Cases of hepatitis and gastroenteritis are on rise amidst spike in temperatures. How to stay safe, precaution tips | Health - Hindustan Times

Cases of hepatitis and gastroenteritis are on rise amidst spike in temperatures. How to stay safe, precaution tips

ByZarafshan Shiraz, New Delhi
May 23, 2024 12:40 PM IST

The cases of hepatitis and gastroenteritis are surging during the scorching heat this summer. Here's why and expert tips to practice precaution and stay safe

The increasing heat and humidity during summer invite a plethora of health problems where the cases of hepatitis and gastroenteritis also surge during the scorching heat and there is a significant spike in cases of Hepatitis A and E cases in children aged 2-7 years owing to food and water contamination during summer. As the scorching heat outside sets the stage for bacteria and viruses to thrive and multiply in unhygienic conditions, it will be imperative to seek timely intervention for hepatitis as it can induce liver failure.

Cases of hepatitis and gastroenteritis are on rise amidst spike in temperatures. How to stay safe, precaution tips (Photo by Health Advisor)
Cases of hepatitis and gastroenteritis are on rise amidst spike in temperatures. How to stay safe, precaution tips (Photo by Health Advisor)

In an interview with HT Lifestyle, Dr Seema Joshi, Senior Consultant Pediatrician and Adolescent Counselor at Ankura Hospitals in Pune, shared, “Children are complaining of various signs and symptoms such as jaundice, nausea, vomiting, fatigue, loss of appetite and fever and will require timely medical attention to tackle this condition. To prevent hepatitis in children, parents should exercise caution by cutting down on the consumption of outside food and drinks. Ensure to give fresh and well-cooked food to your children. Try to inculcate the habit of eating homemade food in your children to ensure overall well-being during summer.”

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Highlighting that another important condition to watch out for in children during summer is gastroenteritis or stomach flu, which is a painful stomach infection accompanied by symptoms such as nausea and vomiting, abdominal distress, diarrhoea and dehydration, Dr Seema Joshi said, “Spoiled food, contaminated roadside food and water are the causes of gastroenteritis in kids. Pre-cut fruits and juices cause food poisoning and the ice used for them is also contaminated, if the child drinks these juices or eats fruits then he/she will fall sick. Gastroenteritis happens due to viral, bacterial, or parasitic infection. Parents should ensure that the child is given fresh homemade food, avoid roadside foods and beverages, wash hands before eating food, and maintain good personal hygiene. Parents should consult the doctor on an immediate basis after spotting symptoms such as vomiting and diarrhoea in children.”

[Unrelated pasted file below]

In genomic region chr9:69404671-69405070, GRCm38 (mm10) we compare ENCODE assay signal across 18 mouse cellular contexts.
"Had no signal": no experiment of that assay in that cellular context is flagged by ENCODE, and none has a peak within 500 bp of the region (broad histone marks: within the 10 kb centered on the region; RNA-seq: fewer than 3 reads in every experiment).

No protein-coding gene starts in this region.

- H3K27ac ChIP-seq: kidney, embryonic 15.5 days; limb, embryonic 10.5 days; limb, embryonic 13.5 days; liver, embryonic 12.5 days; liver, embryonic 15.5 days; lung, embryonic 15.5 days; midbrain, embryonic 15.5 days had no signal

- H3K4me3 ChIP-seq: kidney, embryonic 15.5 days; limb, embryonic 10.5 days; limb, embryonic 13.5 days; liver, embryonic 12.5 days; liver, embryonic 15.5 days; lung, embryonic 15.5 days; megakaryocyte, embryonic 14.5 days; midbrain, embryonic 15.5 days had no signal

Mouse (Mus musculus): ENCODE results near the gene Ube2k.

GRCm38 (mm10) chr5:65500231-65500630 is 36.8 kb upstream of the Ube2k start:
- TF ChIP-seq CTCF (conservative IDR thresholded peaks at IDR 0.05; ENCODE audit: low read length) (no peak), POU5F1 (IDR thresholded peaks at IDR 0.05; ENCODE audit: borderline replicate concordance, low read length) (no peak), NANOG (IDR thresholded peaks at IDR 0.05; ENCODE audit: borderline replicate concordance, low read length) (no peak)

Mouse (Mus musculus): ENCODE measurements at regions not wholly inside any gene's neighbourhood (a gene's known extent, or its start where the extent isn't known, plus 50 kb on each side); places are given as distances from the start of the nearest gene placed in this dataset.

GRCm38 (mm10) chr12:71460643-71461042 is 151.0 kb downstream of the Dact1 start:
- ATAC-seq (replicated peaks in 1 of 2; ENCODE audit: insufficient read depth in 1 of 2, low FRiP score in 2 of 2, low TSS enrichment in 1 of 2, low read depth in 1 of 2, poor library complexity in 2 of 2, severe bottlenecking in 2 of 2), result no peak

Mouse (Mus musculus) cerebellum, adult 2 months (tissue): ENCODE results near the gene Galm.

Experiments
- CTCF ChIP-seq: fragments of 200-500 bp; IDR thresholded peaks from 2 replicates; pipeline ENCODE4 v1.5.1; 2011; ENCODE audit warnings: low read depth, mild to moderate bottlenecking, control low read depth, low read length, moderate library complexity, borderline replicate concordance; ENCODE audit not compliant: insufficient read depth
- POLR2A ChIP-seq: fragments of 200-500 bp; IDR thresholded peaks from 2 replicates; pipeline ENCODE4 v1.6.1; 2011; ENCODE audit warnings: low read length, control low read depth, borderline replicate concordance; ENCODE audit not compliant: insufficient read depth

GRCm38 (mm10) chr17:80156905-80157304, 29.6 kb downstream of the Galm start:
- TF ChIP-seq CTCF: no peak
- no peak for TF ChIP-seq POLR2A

Bringing his expertise to the same, Dr Aklesh Tandekar, Head Consultant Critical Care at Wockhardt Hospitals on Mira Road, revealed, “To combat the heat, a majority of people tend to drink roadside juices such as lemon, rose, mango, watermelon, pineapple, or orange that contain ice. However, if hygiene is not maintained then the ice gets contaminated with E. coli bacteria and one can suffer from hepatitis causing symptoms such as nausea, vomiting, fatigue, loss of appetite, joint pain, jaundice and fever. To prevent hepatitis, it is essential to drink boiled water, eat well-cooked food, avoid drinking roadside contaminated juices that contain ice and get vaccinated without fail as recommended by the doctor.”

He further explained that gastroenteritis (a bacterial or viral infection) means the inflammation of the lining of the stomach and intestines leading to symptoms such as diarrhoea, abdominal cramps, nausea and vomiting due to contaminated food and water hence, the rising temperature during summer and poor eating habits can cause this unpleasant stomach infection. Dr Aklesh Tandekar concluded, “Too much heat tends to spoil the food or one can also end up eating stale food kept uncovered for a longer time and suffer from this condition. Even poor hygiene while preparing food or not washing hands after accessing the washroom raises the risk of gastroenteritis. To prevent this condition, stay hydrated by drinking enough water to flush out toxins from the body, have rehydrating solutions, follow good personal hygiene, avoid eating roadside contaminated food, rest enough, drink a lot of fluids and don’t eat stale food or raw foods. Cook the food properly and store it well.”

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